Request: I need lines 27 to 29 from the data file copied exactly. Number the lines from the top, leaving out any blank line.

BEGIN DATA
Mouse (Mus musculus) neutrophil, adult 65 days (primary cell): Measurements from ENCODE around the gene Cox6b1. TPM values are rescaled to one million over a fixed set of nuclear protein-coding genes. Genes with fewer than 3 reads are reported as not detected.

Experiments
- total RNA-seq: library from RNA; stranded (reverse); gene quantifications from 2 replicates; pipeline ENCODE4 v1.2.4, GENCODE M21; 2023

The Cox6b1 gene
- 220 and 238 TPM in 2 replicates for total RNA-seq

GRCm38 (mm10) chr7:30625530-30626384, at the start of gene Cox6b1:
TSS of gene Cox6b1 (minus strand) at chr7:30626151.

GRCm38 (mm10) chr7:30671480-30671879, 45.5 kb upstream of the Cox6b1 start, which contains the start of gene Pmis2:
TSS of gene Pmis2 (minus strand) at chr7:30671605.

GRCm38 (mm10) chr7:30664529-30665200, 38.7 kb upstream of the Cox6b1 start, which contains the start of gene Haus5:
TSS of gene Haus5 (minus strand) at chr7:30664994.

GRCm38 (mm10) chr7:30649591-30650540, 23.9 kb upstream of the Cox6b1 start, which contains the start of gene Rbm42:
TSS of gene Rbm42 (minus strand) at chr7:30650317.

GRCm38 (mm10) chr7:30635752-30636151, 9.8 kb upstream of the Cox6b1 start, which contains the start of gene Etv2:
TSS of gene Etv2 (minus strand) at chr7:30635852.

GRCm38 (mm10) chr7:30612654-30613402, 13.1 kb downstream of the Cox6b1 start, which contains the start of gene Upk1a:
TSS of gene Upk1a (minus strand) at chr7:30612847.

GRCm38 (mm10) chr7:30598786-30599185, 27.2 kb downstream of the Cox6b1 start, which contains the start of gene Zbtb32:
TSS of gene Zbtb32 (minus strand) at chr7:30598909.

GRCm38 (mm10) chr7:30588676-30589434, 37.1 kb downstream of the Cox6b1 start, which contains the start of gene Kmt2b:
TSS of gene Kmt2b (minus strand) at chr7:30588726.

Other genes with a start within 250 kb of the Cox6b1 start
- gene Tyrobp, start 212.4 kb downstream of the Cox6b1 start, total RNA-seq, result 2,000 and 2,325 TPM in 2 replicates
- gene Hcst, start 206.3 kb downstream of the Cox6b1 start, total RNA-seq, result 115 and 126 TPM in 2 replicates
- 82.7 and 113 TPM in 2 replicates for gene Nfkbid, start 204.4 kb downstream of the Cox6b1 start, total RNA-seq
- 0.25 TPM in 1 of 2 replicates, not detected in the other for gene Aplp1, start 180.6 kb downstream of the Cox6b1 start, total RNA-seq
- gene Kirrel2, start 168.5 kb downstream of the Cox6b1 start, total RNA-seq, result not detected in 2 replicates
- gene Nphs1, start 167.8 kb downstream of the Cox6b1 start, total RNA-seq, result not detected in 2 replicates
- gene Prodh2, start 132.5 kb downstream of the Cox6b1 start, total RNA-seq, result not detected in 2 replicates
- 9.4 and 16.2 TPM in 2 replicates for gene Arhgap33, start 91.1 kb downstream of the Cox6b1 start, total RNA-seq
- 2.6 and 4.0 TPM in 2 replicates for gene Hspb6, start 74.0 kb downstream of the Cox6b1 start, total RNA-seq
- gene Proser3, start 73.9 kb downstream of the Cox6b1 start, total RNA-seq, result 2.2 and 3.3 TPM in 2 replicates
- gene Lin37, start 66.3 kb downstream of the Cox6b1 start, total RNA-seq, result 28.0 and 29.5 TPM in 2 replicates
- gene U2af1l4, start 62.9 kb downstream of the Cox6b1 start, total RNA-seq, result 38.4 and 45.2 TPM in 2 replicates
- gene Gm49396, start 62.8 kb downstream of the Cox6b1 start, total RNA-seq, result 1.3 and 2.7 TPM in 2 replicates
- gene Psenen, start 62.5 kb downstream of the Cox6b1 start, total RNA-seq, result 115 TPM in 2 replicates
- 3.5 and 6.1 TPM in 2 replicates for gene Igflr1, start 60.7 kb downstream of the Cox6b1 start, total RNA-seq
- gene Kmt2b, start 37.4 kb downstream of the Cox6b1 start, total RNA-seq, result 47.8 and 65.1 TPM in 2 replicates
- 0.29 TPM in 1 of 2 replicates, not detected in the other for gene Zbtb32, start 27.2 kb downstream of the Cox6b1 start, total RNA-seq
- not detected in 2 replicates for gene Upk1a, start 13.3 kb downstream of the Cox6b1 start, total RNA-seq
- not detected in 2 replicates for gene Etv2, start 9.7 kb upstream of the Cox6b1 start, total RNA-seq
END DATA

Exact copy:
- gene Kirrel2, start 168.5 kb downstream of the Cox6b1 start, total RNA-seq, result not detected in 2 replicates
- gene Nphs1, start 167.8 kb downstream of the Cox6b1 start, total RNA-seq, result not detected in 2 replicates
- gene Prodh2, start 132.5 kb downstream of the Cox6b1 start, total RNA-seq, result not detected in 2 replicates